Plot: Sadie (Brianna Hildebrand) and McKayla (Alexandra Shipp) are best friends in a small town, desperate to get a piece of social media fame and build a legacy to ensure they’re never forgotten. But they don’t aspire to be models or social justice warriors, instead these girls want to be known for murder. The two run a blog known as Tragedy Girls, where they cover various killers and of late, a serial killer that seems to be active in the area. After extensive research, the girls manage to track the killer, lure him in, and capture him, all to learn from his experience. He refuses to cooperate, so the girls launch a killing spree of their own, hoping the murders will be big news and boost their social media presence. But when the deaths are ruled accidents and no traffic spikes ensue, the girls decide to up the ante and kill in spectacular fashion, while also calling out the local law enforcement. Soon the girls find the online fame they wanted so badly, but will the cost be more than they ever expected?

Entertainment Value: Tragedy Girls pumps some much needed fresh blood into the horror genre, providing a stylish, often hilarious experience. The movie skewers the obsession with social media and the disconnect that obsession can lead to, but never feels judgmental or preachy in the least. I mean, when characters brutally murder their fellow students to boost their Twitter followers, you know the movie has a dark, acidic sense of humor. But if you’re someone who is bothered by social media or those consumed by it, you might be frustrated by Tragedy Girls, as it is steeped in the culture of social media. This doesn’t feel like an outside look at that world either, the movie feels authentic and natural at all times. The movie is powered by Brianna Hildebrand and Alexandra Shipp, who bring to life one of the best, most memorable female bonds I’ve seen in cinema. The two have immense chemistry and work so well with each other, while the writing helps bolster the friendship as deep and authentic. This is crucial, as their bond is the core of the movie and Hildebrand and Shipp nail the roles, really remarkable work here. I loved the blend of horror and absurd, dark humor, as it creates such a unique, fresh take on the genre. I had a blast with Tragedy Girls and if you have an interest in horror or dark comedies, you should give it a look.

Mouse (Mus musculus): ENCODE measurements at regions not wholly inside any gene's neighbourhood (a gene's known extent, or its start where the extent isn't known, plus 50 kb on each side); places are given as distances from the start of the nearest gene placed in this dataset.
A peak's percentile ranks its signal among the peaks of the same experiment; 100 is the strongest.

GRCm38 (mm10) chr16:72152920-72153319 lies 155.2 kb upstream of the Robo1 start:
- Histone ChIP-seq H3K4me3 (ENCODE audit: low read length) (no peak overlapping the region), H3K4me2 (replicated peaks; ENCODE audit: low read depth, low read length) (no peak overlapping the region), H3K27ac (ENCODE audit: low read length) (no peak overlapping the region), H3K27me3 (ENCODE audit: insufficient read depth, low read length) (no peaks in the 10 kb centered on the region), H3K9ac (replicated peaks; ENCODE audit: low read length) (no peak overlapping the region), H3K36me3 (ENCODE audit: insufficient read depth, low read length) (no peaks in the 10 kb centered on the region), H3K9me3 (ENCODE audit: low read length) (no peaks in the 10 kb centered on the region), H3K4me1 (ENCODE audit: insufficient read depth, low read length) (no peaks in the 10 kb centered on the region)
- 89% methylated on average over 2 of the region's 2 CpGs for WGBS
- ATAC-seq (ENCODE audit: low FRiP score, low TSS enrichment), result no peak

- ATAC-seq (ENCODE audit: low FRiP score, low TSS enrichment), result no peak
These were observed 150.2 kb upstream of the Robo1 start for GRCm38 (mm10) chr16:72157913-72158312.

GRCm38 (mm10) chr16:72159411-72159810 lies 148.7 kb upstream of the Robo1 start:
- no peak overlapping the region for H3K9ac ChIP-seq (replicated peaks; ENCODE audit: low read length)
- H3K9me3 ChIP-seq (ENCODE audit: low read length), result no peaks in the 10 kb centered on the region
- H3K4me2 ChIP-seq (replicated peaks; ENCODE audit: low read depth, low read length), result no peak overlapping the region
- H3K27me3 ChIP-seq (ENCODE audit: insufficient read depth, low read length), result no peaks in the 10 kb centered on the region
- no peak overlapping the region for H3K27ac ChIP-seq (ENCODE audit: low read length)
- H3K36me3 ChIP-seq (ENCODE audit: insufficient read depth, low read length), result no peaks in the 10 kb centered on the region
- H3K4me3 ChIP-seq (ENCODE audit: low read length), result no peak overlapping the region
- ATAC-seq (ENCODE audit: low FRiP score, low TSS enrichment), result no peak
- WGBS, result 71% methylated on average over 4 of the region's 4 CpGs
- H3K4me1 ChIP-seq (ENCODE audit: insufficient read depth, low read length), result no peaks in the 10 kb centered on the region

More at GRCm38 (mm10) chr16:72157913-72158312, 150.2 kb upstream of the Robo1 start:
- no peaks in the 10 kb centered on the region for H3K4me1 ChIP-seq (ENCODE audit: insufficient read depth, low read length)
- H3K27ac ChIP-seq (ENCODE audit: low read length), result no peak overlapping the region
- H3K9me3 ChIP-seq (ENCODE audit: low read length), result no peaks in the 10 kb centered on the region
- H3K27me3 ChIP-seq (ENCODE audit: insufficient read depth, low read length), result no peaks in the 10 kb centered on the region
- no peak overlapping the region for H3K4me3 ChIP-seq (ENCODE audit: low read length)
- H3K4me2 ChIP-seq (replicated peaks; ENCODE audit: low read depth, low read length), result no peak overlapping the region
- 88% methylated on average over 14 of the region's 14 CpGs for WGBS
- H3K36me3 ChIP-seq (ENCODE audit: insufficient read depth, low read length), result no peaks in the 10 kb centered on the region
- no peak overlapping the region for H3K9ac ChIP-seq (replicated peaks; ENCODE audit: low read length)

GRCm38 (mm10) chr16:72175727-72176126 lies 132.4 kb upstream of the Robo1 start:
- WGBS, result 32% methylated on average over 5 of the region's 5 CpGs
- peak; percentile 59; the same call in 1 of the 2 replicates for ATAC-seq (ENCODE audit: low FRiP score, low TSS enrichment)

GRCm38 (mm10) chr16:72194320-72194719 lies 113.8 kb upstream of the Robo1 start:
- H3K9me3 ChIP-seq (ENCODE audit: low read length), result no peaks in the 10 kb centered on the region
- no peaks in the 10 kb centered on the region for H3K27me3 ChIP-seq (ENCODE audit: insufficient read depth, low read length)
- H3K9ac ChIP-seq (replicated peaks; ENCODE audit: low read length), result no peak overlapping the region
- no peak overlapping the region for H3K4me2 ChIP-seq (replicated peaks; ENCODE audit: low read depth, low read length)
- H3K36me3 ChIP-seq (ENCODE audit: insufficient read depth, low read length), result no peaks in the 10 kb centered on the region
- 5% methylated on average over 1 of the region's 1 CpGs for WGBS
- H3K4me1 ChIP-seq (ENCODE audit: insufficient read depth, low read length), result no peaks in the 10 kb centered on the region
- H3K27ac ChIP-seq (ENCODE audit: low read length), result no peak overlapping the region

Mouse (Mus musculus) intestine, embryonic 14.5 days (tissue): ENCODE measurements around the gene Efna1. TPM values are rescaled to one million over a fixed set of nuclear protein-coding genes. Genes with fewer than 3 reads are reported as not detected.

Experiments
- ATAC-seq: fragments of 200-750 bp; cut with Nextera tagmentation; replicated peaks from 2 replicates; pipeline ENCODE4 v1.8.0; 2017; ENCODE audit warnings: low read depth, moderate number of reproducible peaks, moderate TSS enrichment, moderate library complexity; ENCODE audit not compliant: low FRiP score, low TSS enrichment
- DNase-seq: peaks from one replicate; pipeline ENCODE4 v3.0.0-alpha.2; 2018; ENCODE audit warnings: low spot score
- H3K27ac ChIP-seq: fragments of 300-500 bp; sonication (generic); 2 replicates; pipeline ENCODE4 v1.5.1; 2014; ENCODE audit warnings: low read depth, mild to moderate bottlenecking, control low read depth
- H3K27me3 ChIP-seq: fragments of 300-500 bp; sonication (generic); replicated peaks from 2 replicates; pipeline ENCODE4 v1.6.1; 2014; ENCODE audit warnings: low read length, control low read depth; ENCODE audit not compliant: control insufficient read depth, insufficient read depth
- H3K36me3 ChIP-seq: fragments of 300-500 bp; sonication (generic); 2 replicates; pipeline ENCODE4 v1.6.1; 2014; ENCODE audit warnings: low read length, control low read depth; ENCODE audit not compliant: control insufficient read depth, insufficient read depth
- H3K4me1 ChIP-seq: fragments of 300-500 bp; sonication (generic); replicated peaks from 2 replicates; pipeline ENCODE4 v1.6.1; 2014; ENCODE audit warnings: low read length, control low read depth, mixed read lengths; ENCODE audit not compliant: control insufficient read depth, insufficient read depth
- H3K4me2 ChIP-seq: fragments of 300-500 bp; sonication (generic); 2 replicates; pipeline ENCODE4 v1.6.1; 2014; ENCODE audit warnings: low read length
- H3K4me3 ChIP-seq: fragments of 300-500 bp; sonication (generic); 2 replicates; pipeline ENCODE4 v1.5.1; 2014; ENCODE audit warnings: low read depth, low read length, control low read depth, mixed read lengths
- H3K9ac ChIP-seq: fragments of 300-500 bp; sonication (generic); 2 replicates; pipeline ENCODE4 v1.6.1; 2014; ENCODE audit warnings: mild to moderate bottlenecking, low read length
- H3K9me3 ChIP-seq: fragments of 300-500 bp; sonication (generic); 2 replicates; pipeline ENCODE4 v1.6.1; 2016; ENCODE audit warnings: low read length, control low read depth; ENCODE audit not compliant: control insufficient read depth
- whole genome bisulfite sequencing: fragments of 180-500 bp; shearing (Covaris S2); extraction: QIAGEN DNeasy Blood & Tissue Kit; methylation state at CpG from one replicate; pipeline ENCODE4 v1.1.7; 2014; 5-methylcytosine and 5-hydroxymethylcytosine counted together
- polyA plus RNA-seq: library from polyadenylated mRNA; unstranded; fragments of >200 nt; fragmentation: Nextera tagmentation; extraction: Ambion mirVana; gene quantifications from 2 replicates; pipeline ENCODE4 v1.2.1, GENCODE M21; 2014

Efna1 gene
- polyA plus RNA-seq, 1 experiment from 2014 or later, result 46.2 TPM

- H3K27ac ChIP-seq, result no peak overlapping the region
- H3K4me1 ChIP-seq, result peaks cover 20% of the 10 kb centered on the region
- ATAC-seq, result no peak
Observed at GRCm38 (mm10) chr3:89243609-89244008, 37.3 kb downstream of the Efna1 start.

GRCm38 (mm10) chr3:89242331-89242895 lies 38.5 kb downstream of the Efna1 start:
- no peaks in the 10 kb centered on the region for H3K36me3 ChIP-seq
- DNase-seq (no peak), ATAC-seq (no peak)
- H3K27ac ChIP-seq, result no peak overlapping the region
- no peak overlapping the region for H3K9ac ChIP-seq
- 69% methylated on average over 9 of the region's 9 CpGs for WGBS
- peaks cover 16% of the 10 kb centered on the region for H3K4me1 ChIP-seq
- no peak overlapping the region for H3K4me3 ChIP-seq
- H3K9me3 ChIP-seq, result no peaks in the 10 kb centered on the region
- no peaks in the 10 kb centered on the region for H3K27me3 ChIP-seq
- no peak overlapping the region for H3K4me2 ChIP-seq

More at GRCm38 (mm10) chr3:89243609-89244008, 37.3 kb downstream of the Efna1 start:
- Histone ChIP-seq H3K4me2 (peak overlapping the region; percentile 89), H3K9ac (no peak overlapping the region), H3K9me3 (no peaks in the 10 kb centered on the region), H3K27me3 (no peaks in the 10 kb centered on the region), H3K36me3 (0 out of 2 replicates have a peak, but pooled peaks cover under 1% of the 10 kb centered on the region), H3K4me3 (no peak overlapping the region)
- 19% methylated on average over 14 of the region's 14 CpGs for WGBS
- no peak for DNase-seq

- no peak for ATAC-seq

No nakedness. The movie alludes to Sadie giving out dozens of handjobs as part of luring out the killer, but little sex and no nudity are present here. Besides, these girls are too busy with violence to be concerned with sex, right? The movie does pile on some blood however, in absurd and creative kill scenes that never fail to entertain. This includes throat slashing, postmortem dismemberment, a severed head spinning on a power tool, stabbings, gun shots, and much more. I wouldn’t call the movie blood soaked, but it has a lot more bloodshed than you might expect. One of these scenes is just ridiculous, with a wealth of crimson and absurd comic elements involved. So Tragedy Girls delivers on the blood and while it is more comedy than horror movie, it has more than enough horror elements to appease fans of the genre. The dialogue is on point, with colorful, fun characters and a lot of memorable lines. Sadie and McKayla are sources of almost constant sharp exchanges, whether between themselves or as they interact with those around them. The girls are so likable, but also so evil, they’re great creations and the material really lets the characters shine. The movie has a lot of absurd elements, so the craziness is solid in this one. The dark, but hilarious approach to the premise really nails the intended vibe and as such, the movie pulls in a fair amount of points and feels offbeat throughout.

Nudity: 0/10

Blood: 6/10

Dialogue: 8/10

Overall Insanity: 6/10